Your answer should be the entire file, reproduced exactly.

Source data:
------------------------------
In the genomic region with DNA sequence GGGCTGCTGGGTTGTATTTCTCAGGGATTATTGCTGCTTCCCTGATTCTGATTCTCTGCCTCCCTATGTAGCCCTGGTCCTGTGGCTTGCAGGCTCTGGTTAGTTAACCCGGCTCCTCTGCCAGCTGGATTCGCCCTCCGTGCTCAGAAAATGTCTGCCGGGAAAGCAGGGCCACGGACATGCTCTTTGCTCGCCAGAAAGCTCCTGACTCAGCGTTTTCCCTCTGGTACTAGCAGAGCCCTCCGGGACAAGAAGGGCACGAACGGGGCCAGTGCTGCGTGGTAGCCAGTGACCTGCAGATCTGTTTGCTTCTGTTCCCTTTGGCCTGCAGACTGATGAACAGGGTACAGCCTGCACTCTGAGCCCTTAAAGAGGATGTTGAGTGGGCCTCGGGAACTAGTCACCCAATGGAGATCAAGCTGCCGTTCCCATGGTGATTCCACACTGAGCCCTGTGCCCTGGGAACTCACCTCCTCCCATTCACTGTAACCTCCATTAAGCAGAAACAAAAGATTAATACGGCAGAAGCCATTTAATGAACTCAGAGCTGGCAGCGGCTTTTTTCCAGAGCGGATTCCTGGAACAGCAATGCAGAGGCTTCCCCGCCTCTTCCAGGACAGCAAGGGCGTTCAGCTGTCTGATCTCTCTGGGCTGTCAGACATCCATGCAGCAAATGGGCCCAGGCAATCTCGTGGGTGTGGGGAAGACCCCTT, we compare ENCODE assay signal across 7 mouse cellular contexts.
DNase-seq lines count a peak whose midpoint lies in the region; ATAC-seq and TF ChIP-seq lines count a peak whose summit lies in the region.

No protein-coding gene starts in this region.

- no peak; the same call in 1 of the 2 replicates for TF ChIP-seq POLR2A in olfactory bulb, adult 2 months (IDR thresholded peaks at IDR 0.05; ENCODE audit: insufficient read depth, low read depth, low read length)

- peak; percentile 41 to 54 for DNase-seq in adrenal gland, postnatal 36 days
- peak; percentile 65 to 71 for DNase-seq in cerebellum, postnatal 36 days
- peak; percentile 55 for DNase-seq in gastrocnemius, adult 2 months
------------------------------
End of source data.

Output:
In the genomic region with DNA sequence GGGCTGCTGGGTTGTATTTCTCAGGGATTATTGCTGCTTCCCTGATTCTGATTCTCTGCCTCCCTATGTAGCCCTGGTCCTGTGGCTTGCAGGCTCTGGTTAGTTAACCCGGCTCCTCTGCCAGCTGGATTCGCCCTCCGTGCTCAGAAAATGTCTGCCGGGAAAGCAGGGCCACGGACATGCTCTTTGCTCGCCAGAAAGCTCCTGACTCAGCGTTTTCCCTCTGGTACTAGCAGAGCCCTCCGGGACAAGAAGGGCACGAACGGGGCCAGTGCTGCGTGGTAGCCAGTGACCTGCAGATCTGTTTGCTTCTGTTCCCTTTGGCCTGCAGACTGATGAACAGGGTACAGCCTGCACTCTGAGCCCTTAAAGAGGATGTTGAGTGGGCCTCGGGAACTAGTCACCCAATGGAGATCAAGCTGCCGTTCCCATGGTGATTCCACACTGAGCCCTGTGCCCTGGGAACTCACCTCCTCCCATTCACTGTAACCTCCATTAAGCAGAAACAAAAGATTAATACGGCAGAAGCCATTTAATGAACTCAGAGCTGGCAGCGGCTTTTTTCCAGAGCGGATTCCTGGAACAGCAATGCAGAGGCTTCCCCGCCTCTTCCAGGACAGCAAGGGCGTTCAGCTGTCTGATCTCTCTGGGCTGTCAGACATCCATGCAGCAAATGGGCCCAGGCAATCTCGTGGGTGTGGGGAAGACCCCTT, we compare ENCODE assay signal across 7 mouse cellular contexts.
DNase-seq lines count a peak whose midpoint lies in the region; ATAC-seq and TF ChIP-seq lines count a peak whose summit lies in the region.

No protein-coding gene starts in this region.

- no peak; the same call in 1 of the 2 replicates for TF ChIP-seq POLR2A in olfactory bulb, adult 2 months (IDR thresholded peaks at IDR 0.05; ENCODE audit: insufficient read depth, low read depth, low read length)

- peak; percentile 41 to 54 for DNase-seq in adrenal gland, postnatal 36 days
- peak; percentile 65 to 71 for DNase-seq in cerebellum, postnatal 36 days
- peak; percentile 55 for DNase-seq in gastrocnemius, adult 2 months